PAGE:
Table of Contents
Chemistry of Local Anesthetics
Local anesthetics exist in ionized (cation) and unionized forms. Ionization of the drug affects its transportation across the lipid plasma membrane. The ionized form (water-soluble but lipid insoluble) of a local anesthetic is important as it is the most active at the receptor site (lipidic plasma membrane/axon). However, this form has poor penetration in the neuronal membrane (where lies the receptor site for local anesthetics).
The pH and pKa are important in determining the ionization of the drug. In regional anesthesia, for example, when the drugs are injected into the infected tissues, the local pH is low, which leads to a more ionized form. Thus, there is reduced diffusion into the membrane and slow clinical effect. This can be facilitated by adding bicarbonate to the local anesthetic, thereby leading to a faster onset of action.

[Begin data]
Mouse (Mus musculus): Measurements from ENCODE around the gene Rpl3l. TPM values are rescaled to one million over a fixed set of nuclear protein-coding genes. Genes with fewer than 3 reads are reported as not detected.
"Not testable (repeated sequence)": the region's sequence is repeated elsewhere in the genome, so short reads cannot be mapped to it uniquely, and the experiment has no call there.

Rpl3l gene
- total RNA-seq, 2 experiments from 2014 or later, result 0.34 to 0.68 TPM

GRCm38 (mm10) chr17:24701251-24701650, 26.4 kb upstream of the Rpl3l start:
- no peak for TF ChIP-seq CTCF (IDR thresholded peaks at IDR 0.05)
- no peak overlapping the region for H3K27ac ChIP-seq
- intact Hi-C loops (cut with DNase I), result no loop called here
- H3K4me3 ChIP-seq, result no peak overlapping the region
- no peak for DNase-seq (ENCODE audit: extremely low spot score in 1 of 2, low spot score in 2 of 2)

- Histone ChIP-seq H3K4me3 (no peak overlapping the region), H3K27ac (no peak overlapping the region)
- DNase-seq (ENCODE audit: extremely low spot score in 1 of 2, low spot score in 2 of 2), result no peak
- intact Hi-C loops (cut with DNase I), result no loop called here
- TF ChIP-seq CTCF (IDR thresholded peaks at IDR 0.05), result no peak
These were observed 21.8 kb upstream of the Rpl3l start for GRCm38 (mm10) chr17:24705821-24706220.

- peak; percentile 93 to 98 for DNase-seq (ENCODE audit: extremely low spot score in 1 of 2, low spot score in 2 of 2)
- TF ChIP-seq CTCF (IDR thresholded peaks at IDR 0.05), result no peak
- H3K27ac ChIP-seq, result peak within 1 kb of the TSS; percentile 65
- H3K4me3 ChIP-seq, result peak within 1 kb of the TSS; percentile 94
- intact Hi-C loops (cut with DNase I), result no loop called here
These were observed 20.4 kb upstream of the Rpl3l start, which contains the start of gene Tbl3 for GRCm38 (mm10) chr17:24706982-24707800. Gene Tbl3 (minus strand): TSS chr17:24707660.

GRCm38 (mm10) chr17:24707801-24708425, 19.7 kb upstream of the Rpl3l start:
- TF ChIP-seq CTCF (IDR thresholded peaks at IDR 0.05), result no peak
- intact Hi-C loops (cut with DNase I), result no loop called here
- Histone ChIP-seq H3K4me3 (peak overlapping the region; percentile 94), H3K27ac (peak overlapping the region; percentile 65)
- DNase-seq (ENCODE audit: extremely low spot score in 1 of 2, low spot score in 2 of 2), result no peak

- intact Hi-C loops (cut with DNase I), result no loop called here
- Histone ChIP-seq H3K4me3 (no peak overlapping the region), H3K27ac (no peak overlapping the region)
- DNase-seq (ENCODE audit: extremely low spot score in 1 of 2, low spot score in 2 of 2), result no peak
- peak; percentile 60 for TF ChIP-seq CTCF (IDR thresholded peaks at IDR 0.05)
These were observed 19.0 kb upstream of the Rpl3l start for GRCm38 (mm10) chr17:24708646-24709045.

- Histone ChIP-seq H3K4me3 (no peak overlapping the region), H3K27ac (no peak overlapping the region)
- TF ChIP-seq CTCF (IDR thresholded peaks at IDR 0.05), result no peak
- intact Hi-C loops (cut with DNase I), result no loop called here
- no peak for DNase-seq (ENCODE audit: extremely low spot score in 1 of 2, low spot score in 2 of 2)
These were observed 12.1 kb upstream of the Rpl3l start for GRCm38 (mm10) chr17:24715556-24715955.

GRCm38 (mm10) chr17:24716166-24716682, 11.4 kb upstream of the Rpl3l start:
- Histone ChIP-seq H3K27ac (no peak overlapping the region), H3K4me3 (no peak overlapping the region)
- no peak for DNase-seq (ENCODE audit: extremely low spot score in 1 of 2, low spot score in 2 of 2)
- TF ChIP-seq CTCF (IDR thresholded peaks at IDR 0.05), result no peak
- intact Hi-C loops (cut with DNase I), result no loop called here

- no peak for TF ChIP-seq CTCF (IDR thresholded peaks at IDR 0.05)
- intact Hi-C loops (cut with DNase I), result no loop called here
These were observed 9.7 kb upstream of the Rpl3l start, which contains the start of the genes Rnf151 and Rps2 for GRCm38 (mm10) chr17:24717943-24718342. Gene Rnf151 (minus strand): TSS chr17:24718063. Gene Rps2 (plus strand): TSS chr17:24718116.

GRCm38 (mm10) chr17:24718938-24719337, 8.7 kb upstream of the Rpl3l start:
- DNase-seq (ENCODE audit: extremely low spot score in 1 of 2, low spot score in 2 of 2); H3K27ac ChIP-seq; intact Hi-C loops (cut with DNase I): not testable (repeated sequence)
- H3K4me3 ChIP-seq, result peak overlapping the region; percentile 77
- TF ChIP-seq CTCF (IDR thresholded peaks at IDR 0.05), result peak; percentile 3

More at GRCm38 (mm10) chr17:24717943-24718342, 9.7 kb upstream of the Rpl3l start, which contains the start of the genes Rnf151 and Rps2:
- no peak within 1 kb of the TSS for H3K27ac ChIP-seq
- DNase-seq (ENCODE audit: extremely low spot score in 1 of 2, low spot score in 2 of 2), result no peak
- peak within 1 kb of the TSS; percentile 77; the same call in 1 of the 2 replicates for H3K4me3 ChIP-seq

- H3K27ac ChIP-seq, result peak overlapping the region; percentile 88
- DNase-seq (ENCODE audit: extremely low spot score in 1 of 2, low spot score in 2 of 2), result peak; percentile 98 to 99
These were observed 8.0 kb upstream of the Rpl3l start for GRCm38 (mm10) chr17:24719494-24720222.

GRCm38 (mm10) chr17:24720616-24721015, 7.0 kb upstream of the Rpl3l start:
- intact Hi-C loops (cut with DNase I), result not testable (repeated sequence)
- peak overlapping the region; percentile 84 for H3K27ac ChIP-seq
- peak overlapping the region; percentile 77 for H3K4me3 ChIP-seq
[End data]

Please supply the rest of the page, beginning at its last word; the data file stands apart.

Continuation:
However, it is important to note that the action of local anesthetics is dependent on both the ionized and non-ionized forms of the drug. The ionized form of the drug is water-soluble and the non-ionized form of the drug is lipid-soluble (soluble in the plasma membrane of a cell/axon).
Before reaching (the non-ionized form of drug), the plasma membrane of axon (site of action), a drug (ionized form of drug) must pass through the aqueous extracellular phase.
Classification of Local Anesthetics
Structurally, local anesthetics have a lipophilic aromatic ring, which is connected to a hydrophilic group by an intermediate chain, which can be an amide or an ester.
Lidocaine (or lignocaine), prilocaine, mepivacaine, etidocaine, bupivacaine, ropivacaine and levobupivacaine.
Example: Lidocaine pKa 7.7
- Inflamed tissue may have a pH as low as 6.8 (normal tissue 7.4)
- Lidocaine is sometimes given with bicarbonate to alkalinize the area and make the drug more lipid-soluble.
- Once inside the neuron, the pH is 6.9, so it becomes more polar and water-soluble.